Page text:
On-line brokerages are invading Asia.
Even though demand for Internet-based trading in the United States is expected to keep growing for several years, many providers of such services are looking for new ways to expand. Among these, E-Trade Group of Palo Alto, Calif., DLJ Direct of New York, and Charles Schwab & Co. of San Francisco have opened offices in the Far East.
"U.S. firms are worried about land-grabbing and are faced with the fact that if they don't respond they may never catch up abroad," said Bill Burnham, analyst with Credit Suisse First Boston in San Francisco. "There is not a lot of business right now in Asia, but firms want to make sure they aren't shut out."
The economic troubles in many Asian countries cut two ways for companies looking to establish footholds there, experts said. Though some investors are shell-shocked and reluctant to engage in heavy trading, Asian financial institutions have also been hobbled, providing a potential opening for U.S. companies.
"There are huge opportunities to get in when local players can't do much," said Michael E. Gazala, senior analyst with Cambridge, Mass.-based Forrester Research Inc. "Local markets are buffeted in Asia, and there is opportunity to come into the market with strength and be ready when their economy turns around."
Mr. Gazala said foreign investors are as interested in on-line investing as those in the United States, and companies that establish a strong brand identity are likely to attract the most users.
DLJ Direct is one of the early entrants, through a joint venture with Sumitomo Bank of Japan. It is building an Internet trading system that should be operational in the second quarter of 1999.
At first, the initiative will give Japanese investors the ability to trade domestic equities, investment trusts, and money market funds over the Net. Over time, the system will provide access to U.S. securities, including investment products offered by DLJ's parent, Donaldson, Lufkin & Jenrette, and its affiliates.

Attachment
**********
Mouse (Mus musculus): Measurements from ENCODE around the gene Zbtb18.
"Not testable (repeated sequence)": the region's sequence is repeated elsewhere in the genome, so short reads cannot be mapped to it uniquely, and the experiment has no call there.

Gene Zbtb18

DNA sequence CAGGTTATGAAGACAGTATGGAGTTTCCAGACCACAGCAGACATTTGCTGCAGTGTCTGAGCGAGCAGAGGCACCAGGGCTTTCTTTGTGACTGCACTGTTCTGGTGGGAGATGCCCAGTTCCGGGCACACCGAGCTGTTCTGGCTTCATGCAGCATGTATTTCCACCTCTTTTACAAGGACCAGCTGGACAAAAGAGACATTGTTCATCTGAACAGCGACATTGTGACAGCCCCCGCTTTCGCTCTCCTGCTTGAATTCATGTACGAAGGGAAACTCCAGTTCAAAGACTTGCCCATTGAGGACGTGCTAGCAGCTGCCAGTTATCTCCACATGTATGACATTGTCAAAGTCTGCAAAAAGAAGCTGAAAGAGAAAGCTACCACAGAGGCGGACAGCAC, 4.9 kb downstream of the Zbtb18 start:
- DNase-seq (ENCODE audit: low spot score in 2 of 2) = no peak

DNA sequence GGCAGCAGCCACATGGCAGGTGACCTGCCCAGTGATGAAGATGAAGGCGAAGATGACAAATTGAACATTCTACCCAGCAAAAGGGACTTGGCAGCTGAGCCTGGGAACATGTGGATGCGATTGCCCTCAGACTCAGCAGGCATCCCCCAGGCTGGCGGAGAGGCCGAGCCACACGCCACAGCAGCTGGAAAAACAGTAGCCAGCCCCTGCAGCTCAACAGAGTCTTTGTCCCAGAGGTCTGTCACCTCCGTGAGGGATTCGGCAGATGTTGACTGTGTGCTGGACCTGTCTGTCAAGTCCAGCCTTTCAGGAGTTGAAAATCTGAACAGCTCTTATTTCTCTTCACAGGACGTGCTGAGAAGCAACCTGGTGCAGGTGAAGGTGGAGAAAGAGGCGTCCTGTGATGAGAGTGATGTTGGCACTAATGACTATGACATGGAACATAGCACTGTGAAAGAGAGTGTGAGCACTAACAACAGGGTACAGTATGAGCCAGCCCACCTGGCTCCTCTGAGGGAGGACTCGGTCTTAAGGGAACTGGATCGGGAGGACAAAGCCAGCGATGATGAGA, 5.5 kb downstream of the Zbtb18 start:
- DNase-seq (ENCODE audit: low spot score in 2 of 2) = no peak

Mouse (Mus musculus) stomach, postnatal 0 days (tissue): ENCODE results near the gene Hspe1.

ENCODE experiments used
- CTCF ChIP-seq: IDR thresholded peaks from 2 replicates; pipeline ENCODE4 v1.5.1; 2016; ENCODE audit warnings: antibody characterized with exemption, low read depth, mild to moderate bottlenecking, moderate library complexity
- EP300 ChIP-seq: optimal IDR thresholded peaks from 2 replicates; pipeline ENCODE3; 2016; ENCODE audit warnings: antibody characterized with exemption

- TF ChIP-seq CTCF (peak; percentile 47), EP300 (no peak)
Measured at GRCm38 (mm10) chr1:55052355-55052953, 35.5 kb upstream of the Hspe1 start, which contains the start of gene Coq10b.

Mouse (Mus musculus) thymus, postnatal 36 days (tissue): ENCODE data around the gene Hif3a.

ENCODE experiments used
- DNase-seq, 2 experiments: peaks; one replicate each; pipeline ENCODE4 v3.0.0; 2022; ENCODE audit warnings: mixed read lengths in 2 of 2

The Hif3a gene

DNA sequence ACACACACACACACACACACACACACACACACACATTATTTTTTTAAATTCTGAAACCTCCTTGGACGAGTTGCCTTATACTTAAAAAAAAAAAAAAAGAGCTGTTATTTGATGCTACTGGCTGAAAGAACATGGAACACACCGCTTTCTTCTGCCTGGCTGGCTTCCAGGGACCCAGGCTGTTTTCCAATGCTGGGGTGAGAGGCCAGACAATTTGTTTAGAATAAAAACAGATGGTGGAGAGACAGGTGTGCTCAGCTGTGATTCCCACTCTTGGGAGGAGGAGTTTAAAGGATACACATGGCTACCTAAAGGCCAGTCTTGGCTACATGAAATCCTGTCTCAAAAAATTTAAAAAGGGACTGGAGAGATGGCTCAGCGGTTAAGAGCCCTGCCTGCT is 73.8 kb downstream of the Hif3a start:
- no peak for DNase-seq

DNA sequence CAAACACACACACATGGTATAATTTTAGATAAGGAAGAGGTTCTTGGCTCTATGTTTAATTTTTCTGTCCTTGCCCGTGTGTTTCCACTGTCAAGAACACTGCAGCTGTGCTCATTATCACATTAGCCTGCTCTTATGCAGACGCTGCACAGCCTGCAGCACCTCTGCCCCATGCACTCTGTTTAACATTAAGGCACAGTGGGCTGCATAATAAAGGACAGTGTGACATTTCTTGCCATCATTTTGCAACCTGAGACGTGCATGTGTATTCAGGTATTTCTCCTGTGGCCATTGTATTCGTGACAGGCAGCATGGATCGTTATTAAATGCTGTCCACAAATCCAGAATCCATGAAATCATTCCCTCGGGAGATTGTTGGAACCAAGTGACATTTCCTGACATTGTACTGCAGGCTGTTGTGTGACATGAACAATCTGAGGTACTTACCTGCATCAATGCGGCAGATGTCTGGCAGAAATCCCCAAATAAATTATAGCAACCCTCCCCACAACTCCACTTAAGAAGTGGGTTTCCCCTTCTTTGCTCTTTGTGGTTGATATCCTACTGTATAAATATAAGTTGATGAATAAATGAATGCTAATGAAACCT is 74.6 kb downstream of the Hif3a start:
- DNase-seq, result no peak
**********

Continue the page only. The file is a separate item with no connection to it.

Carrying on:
"We have wanted to spend time in Japan," said DLJ Direct chief executive officer Blake Darcy. "They have a large market and the second-largest economy in the world."
Mr. Darcy said he expects that 20% of DLJ Direct's revenues will come from overseas within the next five years.
He said creating an on-line service in Asia is an entirely different proposition from doing so in the United States.
"Asian customers don't have a history of self-directed investing and they don't have a discount brokerage segment of the financial services industry," said Mr. Darcy. But because Asian consumers are heavy savers, it is worth the effort to try and attract some of their funds. Japanese consumers have about $10 trillion in savings, he said.
E-Trade has struck a deal with Softbank Corp. to offer on-line brokerage services in Japan. Softbank, a major international Internet investor and publishing company, recently acquired Osawa Securities Co. to jump-start the relationship. Through Osawa, E-Trade can get both a broker-dealer license and a seat on the Tokyo Stock Exchange.
"Our approach is to first have domestic Web-based trading with access to the local exchanges," said Judy Balint, president and chief operating officer of E-Trade International. "Then we can bring on U.S. equity trading."
Ms. Balint said the overseas market already is a strong one for E-Trade, which is partly owned by Softbank. The on-line broker has more than 25,000 customers outside the United States, and they are "a strong indication of the demand for U.S. equities," she said.
Patricia Meier, senior vice president of Schwab International, said it is only logical that on-line providers are expanding overseas.
"We sat back and said, 'If it works here, it has got to work outside,'" she said. The Internet is "an efficient way to reach a market without having to build brick-and-mortar on every street corner."
One sign of the Asian market's receptiveness to on-line trading, Ms. Meier said, is that 80% of the trades handled through Schwab's Hong Kong office are from on-line investors, versus about half at all Schwab offices in the United States.
On-line investing is attractive to Asians because "we offer access to a more stable market," Ms. Meier said.
Neil Benedict, vice president of international development at Omaha- based Ameritrade Inc. said he agrees that the overseas market is full of potential. He said he expects 5% to 10% of the company's business in the next year to come from international markets.
"Although Internet penetration is not as high as here, it is growing tremendously in Europe and Asia," he said.